David Bourget (Western Ontario)
David Chalmers (ANU, NYU)
Rafael De Clercq
Ezio Di Nucci
Jonathan Jenkins Ichikawa
Jack Alan Reynolds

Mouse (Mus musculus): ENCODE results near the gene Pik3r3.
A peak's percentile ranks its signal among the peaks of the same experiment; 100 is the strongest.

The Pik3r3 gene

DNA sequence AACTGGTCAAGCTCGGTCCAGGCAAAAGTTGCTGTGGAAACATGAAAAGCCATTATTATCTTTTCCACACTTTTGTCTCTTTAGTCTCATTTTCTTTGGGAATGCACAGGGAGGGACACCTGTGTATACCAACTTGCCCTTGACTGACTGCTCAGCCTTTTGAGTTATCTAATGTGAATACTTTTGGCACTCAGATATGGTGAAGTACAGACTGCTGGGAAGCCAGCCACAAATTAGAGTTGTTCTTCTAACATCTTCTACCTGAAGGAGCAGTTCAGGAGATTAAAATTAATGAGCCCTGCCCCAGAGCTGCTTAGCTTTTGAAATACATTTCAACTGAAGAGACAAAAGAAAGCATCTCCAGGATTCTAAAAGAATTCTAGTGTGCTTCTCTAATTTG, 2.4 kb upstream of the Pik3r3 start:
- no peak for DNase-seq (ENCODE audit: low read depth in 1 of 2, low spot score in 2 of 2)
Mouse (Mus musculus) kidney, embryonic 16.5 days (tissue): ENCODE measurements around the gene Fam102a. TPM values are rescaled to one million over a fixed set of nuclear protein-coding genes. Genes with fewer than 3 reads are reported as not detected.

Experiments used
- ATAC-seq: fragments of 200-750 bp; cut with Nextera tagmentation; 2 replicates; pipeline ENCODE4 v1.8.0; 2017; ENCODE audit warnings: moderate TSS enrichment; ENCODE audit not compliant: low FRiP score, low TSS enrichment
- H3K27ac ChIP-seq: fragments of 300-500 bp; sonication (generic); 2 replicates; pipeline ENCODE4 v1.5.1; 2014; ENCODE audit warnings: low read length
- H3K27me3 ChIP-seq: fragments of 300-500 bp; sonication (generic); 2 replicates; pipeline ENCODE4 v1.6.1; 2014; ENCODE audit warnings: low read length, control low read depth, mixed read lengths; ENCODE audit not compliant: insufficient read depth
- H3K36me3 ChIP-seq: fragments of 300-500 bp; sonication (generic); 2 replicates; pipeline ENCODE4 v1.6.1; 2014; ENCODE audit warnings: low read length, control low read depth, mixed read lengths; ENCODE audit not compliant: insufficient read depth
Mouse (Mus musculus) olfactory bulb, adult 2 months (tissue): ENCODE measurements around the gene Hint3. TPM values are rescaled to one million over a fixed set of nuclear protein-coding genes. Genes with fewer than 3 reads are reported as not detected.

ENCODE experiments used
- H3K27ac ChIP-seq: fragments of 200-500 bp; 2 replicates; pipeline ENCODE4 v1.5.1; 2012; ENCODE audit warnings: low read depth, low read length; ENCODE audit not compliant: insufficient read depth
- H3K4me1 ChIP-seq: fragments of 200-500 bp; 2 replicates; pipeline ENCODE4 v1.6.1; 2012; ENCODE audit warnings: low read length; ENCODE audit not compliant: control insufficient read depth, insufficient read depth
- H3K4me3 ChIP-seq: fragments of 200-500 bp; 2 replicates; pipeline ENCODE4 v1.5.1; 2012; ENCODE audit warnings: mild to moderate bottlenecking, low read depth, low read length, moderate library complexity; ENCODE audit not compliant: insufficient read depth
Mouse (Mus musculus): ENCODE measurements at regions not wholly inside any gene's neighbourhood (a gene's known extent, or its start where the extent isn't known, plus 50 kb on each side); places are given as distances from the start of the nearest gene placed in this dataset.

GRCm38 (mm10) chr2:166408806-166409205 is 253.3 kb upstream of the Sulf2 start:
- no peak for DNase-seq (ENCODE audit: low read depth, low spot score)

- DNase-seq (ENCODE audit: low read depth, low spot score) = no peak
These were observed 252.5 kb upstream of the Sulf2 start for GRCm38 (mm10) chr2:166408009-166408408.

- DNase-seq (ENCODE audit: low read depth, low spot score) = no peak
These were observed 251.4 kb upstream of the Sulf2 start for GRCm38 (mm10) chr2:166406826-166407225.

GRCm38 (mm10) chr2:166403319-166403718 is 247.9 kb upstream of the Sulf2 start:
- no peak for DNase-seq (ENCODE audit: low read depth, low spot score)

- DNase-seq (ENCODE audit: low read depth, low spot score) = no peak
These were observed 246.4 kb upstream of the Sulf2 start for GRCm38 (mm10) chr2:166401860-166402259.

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Philipp Frank"s book Relativity â€“ a richer truth1 shows something we do not find very often after World War 2: a philosopher of science acting as a public intellectual. Taking part in the Conference on Science, Philosophy and Religion, Philipp Frank intervened in the public debate about the causes of Nazism and how to defend democracy and liberalism against totalitarian ideas and politics. Could philosophy of science contribute to such a struggle? Philipp Frank thought it could, he even thought that Philosophy of Science should play a crucial role in it. It"s obvious that this position should be of some interest for philosophers in Austria and Europe today. Of course, any serious analysis of Frank"s position would have to take the whole historical constellation into account. Between the beginning of the conference in 1940 and the publication of the book in 1951 the historical situation had dramatically changed. And therefore one has to distinguish several political dimensions in Frank"s arguments. Let me just make a short remark on the plurality of political perspectives Frank"s discourse opened up. Philipp Frank defined the role science should play in democracy not only in contrast to the role of science as it was conceived by totalitarian governments. Of course he criticised the Nazis" and Soviets" â€?philosophies of scienceâ€? several times. But he also made very clear that in the 40ies and 50ies not even the majority of scholars and university teachers in the US supported the specific view of science which Frank thought was so important to the advancement of democracy. His rather critical comments on the teaching of science in the post war / cold war period show what he thought the really important political impact of science was. As far as I can see, these comments did not loose their significance
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